Then there was a resounding crash from somewhere below, and the ship lurched, throwing the doctors to the floor. They staggered to their feet as another blow jolted the ship, and another.
"Let's get a screen up," Tiger shouted. "Jack, get the engines going. They're trying to board us, and I don't think it'll be much fun if they ever break in."
In the control room they threw the switches that activated a powerful protective energy screen around the ship. It was a device that was carried by all GPP Ships as a means of protection against physical attack. When activated, an energy screen was virtually impregnable, but it could only be used briefly; the power it required placed an enormous drain on a ship's energy resources, and a year's nuclear fuel could be consumed in a few hours.
Now the screen served its purpose. The ship steadied, still vibrating from the last assault, and the noise from below ceased abruptly. But when Jack threw the switches to start the engines, nothing happened at all.
"Look at that!" he cried, staring at the motionless dials. "They're jamming our electrical system somehow. I can't get any turn-over."
"Try it again," Tiger said. "We've got to get out of here. If they break in, we're done for."
"They can't break through the screen," Dal said.
"Not as long as it lasts. But we can't keep it up indefinitely."
Once again they tried the radio equipment. There was no response but the harsh static of the jamming signal from the ground below. "It's no good," Tiger said finally. "We're stuck here, and we can't even call for help. You'd think if they were so scared of us they'd be glad to see us go."
"I think there's more to it than that," Dal said thoughtfully. "This whole business has been crazy from the start. This just fits in with all the rest." He picked Fuzzy off his perch and set him on his shoulder as if to protect him from some unsuspected threat. "Maybe they're afraid of us, I don't know. But I think they're afraid of something else a whole lot worse."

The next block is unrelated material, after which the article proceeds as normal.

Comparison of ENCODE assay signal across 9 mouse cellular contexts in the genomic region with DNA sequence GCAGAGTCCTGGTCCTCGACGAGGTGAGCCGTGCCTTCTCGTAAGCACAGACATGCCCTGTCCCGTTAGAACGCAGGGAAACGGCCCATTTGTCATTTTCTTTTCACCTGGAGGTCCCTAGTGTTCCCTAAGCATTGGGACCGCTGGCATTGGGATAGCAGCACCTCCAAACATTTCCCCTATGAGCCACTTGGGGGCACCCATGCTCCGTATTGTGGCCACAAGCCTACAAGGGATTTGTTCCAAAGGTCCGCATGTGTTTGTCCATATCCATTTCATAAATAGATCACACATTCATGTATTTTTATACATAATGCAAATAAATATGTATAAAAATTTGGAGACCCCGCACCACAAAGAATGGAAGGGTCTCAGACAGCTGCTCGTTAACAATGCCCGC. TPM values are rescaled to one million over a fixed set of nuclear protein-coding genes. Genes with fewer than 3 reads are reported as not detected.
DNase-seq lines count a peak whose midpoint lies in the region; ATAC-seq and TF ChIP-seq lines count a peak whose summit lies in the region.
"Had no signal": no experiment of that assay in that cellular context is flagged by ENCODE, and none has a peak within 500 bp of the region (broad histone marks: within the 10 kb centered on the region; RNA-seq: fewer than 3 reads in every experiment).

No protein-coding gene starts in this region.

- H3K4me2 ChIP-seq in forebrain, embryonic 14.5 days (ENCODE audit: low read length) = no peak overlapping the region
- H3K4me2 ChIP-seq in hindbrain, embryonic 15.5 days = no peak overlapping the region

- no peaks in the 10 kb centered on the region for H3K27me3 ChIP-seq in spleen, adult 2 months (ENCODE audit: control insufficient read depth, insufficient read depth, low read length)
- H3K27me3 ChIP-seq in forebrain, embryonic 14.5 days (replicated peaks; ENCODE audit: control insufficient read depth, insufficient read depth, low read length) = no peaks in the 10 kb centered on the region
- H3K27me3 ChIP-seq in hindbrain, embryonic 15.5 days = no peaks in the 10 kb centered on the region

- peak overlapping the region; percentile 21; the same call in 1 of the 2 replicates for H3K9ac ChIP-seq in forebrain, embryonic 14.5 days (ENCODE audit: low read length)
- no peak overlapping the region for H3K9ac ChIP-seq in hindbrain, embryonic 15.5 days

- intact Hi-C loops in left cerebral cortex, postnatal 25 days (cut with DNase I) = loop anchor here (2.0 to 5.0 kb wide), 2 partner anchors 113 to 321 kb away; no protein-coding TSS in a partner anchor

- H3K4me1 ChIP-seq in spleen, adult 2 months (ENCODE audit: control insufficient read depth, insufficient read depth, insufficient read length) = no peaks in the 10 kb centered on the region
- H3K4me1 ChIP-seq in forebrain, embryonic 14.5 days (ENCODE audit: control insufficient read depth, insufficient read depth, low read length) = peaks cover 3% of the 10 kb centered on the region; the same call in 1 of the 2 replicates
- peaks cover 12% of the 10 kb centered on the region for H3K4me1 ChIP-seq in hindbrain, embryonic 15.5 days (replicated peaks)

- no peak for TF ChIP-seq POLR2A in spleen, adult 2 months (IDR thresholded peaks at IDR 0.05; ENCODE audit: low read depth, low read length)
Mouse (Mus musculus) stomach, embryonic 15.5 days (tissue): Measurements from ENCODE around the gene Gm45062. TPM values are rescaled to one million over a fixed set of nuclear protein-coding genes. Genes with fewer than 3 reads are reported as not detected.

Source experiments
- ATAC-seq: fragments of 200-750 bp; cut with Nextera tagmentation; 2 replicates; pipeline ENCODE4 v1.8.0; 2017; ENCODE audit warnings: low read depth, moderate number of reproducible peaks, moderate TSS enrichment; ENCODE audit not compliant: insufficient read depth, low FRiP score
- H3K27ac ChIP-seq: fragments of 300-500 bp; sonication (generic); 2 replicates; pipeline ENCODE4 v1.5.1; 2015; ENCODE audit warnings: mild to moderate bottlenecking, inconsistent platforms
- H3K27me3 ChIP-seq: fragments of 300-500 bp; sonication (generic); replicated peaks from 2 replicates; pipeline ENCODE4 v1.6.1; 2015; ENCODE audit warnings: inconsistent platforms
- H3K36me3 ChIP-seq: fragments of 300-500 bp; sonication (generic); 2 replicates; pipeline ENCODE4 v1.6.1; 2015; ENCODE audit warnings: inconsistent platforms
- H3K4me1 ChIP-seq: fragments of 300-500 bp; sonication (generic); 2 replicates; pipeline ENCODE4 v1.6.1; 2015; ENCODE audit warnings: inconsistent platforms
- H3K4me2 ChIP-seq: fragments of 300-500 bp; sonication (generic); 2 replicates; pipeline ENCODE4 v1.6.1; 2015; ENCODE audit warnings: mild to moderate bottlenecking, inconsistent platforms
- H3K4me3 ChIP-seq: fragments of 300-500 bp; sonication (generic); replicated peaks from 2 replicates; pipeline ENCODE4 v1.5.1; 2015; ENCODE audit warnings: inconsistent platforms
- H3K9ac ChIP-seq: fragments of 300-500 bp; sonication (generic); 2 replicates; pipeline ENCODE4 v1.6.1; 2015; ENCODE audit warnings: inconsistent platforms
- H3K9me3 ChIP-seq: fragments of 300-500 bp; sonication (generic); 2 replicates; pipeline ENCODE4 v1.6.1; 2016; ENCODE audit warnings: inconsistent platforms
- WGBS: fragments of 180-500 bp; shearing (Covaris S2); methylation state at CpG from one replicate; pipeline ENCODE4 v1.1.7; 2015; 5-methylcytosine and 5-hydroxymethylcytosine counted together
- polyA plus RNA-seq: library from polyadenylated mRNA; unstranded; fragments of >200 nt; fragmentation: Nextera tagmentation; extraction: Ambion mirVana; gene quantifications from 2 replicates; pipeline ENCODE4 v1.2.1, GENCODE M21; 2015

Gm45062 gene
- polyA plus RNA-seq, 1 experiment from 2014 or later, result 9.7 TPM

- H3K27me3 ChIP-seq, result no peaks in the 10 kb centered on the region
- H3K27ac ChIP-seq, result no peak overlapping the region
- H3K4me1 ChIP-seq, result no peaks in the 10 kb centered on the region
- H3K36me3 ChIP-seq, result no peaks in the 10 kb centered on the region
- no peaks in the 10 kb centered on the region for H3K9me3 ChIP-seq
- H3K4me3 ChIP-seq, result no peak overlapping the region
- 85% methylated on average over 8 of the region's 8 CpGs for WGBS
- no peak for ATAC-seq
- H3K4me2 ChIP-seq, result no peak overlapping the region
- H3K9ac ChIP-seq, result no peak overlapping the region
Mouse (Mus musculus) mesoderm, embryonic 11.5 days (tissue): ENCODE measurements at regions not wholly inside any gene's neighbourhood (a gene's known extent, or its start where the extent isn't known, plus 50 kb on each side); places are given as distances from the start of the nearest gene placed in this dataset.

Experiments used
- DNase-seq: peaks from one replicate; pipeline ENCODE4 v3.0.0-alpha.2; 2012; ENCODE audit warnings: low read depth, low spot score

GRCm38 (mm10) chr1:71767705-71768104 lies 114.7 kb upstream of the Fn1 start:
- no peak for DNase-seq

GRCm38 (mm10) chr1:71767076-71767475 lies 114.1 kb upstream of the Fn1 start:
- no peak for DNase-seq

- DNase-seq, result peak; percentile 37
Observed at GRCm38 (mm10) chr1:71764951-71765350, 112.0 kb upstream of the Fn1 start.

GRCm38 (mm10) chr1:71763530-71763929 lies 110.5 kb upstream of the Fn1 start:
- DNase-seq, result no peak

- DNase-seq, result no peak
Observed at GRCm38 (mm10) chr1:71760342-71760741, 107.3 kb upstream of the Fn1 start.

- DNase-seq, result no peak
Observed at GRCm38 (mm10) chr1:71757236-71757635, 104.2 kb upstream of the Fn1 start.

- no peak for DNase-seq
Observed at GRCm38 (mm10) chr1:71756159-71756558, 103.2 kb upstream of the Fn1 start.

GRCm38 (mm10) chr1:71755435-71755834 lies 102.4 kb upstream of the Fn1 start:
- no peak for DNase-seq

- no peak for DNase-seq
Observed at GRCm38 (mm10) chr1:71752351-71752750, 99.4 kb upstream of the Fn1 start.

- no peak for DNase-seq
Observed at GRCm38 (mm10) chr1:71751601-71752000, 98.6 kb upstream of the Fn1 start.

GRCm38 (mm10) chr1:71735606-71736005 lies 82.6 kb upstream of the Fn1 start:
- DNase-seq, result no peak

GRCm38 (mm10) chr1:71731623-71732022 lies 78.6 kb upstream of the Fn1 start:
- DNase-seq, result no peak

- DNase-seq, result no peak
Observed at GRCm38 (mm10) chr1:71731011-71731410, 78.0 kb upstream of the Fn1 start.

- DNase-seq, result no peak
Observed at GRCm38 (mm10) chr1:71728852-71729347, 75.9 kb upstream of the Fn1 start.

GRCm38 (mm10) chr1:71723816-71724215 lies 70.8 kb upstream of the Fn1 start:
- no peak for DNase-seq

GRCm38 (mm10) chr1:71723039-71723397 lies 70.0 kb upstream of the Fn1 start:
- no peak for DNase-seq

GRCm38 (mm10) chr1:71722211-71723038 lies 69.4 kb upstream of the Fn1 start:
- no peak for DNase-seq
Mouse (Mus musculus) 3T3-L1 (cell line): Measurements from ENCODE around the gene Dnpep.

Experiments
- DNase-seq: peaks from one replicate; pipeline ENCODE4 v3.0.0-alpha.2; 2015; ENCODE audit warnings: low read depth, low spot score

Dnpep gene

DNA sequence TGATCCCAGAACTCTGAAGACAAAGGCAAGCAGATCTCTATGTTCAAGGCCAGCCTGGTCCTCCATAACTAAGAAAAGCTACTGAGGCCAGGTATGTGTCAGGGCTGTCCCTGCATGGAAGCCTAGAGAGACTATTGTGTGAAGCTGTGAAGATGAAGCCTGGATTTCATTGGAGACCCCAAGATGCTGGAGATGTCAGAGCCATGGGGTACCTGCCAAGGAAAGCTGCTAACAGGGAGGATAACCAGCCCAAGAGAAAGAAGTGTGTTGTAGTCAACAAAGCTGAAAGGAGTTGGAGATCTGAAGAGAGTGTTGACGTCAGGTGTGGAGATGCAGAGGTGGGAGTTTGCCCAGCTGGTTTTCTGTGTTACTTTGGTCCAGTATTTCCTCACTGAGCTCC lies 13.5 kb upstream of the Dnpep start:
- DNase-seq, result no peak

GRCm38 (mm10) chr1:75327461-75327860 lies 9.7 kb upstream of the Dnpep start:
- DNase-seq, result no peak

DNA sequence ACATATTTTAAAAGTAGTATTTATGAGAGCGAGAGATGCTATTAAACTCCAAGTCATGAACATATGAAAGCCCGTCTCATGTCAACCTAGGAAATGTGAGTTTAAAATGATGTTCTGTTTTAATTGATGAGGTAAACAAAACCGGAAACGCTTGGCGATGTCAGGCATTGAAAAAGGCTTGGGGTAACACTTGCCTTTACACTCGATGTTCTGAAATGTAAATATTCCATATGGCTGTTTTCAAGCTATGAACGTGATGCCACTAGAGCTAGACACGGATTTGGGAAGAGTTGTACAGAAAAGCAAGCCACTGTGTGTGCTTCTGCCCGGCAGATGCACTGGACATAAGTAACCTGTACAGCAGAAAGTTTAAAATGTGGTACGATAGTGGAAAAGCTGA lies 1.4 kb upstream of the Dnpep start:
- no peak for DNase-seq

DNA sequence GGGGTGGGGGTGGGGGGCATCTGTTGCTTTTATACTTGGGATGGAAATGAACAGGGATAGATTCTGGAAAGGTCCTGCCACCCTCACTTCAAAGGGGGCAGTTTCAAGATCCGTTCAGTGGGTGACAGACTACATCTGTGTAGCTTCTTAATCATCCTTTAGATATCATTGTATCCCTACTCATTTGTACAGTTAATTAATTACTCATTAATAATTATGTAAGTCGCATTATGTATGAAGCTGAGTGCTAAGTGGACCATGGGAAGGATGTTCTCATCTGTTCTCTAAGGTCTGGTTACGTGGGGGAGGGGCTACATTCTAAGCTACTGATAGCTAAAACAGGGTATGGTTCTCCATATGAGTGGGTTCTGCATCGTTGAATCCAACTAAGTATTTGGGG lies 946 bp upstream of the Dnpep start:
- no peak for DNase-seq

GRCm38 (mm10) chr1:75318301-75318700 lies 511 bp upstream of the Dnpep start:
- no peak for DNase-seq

There was nothing to be done but wait and stare hopelessly at the mass of notes and records that they had collected on the people of 31 Brucker VII and the plague that afflicted them.
Until now, the Lancet's crew had been too busy to stop and piece the data together, to try to see the picture as a whole. But now there was ample time, and the realization of what had been happening here began to dawn on them.
They had followed the well-established principles step by step in studying these incredible people, and nothing had come out as it should. In theory, the steps they had taken should have yielded the answer. They had come to a planet where an entire population was threatened with a dreadful disease. They had identified the disease, found and isolated the virus that caused it, and then developed an antibody that effectively destroyed the virus—in the laboratory. But when they had tried to apply the antibody in the afflicted patients, the response had been totally unexpected. They had stopped the march of death among those they had inoculated, and had produced instead a condition that the people seemed to dread far more than death.
"Let's face it," Dal said, "we bungled it somehow. We should have had help here right from the start. I don't know where we went wrong, but we've done something."
"Well, it wasn't your fault," Jack said gloomily. "If we had the right diagnosis, this wouldn't have happened. And I still can't see the diagnosis. All I've been able to come up with is a nice mess."